Medical History & Physical Exam

Reviewed by: HU Medical Review Board | Last review date: September 2017.

The process of diagnosing bladder cancer often begins when the patient visits a primary healthcare provider.1,2 Patients may visit their healthcare provider because they have experienced symptoms that the healthcare provider recognizes as possible signs of bladder cancer—such as blood in the urine, for example, or other types of changes or problems related to urination. In other cases, the results of laboratory tests carried out by the healthcare provider during a regular check-up may be the first sign that the patient may have bladder cancer. The first steps are for the healthcare provider to learn more about the patient’s symptoms, medical history, and possible risk factors for bladder cancer, and then to carry out a physical examination.

A medical history helps doctors learn more about the patient

The purpose of a taking a patient’s medical history is for the healthcare provider to learn more about the patient’s symptoms and about any other health conditions the patient has had in the past or is being treated for now.1,2 The healthcare provider will also learn about the patient’s general health and lifestyle habits.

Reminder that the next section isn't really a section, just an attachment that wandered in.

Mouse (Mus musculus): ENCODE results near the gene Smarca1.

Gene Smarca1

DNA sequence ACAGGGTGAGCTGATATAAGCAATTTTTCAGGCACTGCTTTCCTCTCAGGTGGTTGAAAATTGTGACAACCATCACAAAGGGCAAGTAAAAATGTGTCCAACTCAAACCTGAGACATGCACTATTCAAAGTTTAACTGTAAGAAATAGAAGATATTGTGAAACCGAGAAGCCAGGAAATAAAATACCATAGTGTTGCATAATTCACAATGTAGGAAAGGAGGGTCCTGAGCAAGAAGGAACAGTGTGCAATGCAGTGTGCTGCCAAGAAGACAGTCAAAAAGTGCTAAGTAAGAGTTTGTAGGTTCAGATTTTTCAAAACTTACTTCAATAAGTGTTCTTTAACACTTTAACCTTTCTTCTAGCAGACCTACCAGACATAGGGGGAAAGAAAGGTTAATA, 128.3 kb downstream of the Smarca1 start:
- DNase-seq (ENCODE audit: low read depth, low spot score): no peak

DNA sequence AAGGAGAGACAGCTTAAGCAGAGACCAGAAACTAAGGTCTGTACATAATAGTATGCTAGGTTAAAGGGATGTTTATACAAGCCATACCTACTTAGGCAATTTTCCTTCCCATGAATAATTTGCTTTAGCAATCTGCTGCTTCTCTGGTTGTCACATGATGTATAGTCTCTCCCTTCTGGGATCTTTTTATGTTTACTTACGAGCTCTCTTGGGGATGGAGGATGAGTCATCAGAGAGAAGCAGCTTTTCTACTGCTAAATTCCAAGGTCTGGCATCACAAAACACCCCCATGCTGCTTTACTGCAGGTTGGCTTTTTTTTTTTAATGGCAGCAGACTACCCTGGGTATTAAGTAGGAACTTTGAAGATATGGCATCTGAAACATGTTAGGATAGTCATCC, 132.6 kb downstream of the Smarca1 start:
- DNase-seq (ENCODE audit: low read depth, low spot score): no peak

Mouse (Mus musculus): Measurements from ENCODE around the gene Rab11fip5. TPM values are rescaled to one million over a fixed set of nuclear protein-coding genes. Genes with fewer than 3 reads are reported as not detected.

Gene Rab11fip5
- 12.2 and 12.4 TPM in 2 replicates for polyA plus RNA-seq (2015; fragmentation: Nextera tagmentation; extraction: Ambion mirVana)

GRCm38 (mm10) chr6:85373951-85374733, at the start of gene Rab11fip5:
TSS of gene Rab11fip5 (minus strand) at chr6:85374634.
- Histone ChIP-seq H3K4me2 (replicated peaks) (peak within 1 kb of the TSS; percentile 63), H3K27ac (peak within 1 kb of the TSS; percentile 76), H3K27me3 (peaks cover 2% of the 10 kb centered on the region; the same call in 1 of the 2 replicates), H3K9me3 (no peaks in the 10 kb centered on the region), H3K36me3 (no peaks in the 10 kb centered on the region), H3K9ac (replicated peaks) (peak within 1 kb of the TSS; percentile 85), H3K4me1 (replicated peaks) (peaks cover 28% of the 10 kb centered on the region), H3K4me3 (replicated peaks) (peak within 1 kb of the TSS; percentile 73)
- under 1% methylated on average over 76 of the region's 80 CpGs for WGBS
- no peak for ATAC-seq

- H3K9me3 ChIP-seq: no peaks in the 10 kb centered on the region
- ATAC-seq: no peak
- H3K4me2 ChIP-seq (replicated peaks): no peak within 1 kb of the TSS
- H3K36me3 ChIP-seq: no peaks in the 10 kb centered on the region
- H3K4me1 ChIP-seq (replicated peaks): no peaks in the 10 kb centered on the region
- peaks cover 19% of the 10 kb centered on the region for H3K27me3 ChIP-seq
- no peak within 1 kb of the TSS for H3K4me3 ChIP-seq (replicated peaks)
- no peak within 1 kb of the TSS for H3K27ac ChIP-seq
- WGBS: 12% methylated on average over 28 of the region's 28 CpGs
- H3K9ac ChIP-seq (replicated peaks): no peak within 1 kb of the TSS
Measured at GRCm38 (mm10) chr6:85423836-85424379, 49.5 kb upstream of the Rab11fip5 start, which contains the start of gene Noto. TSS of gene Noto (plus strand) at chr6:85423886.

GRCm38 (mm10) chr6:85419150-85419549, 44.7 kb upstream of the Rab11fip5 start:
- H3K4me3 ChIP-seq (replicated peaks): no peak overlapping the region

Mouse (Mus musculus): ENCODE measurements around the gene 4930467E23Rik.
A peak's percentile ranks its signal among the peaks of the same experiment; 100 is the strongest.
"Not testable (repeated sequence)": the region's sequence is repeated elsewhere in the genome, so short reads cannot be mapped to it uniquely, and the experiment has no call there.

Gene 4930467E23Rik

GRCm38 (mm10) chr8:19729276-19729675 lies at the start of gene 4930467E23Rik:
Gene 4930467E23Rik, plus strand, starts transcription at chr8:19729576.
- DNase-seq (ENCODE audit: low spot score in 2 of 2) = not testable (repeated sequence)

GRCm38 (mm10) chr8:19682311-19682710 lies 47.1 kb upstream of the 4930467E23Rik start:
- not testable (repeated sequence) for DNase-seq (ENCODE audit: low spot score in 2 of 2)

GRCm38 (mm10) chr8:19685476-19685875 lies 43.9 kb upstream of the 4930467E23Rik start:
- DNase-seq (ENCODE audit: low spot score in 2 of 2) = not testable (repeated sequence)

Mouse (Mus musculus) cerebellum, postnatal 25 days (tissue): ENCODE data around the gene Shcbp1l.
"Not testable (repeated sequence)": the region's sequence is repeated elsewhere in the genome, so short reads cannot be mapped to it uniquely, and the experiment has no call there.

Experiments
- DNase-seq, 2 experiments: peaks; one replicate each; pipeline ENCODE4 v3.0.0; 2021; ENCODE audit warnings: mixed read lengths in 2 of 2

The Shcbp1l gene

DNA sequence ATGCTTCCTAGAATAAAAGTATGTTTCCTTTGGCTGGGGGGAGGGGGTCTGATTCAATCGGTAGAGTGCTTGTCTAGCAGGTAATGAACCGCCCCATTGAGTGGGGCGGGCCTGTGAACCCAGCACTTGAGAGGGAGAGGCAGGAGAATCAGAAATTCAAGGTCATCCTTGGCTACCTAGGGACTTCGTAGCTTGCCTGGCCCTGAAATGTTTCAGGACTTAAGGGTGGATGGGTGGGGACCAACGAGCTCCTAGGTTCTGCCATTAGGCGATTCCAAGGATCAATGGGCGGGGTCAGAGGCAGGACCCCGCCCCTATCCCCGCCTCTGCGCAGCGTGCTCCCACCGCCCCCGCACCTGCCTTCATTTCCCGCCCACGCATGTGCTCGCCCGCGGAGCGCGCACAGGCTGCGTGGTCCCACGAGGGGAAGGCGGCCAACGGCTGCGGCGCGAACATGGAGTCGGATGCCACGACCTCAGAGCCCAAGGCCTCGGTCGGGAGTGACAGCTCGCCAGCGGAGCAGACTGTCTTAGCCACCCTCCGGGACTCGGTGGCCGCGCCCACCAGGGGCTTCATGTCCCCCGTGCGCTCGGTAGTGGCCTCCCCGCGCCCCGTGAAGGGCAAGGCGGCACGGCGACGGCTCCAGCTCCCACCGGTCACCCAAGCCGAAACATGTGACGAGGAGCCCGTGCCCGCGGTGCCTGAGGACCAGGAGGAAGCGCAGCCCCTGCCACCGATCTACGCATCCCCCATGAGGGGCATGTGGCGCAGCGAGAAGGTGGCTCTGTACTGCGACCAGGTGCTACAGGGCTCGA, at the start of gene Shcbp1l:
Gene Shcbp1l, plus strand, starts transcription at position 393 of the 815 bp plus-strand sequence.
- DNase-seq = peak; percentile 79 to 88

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Assessing risk factors in a person's medical history

The healthcare provider will also assess for any risk factors the patient has, which can make a person more likely to develop bladder cancer. For example, people who smoke or use tobacco products are much more likely to develop bladder cancer than those who do not. People who work in certain professions where they are exposed to toxic substances also have a higher risk of bladder cancer. The medical history of your family also provides useful information, especially if anyone in your family has had bladder cancer.

The physical exam

During the physical exam, the healthcare provider checks the patient’s body for signs and symptoms of bladder cancer or any other condition that may be causing symptoms.1,2 Healthcare providers will often carry out an internal exam on the patient, because in some cases it is possible to feel a bladder tumor inside the body.

Internal exams

For both men and women, the internal exam will often include a digital rectal exam. The healthcare provider uses a gloved and lubricated finger to examine the inside of the patient’s rectum to feel for any physical signs of cancer.

Women may receive a pelvic examination as part of the physical exam. This allows the healthcare provider to examine the inside of the vagina to check if there are any signs of tumors.

Providing a urine sample

During the patient’s visit, the healthcare provider may ask the patient for a urine sample to be analyzed in the laboratory.1,2 Common types of urine lab tests include urinalysis, urine cytology, urine culture, or urine tumor marker tests.

Other tests that help diagnose bladder cancer

The healthcare provider may decide to order further testing based on the results of the patient’s symptoms, medical history, physical examination, and urine lab tests. These tests are used to help diagnose or rule out bladder cancer as the cause of the patient’s symptoms. These types of diagnostic tests can include: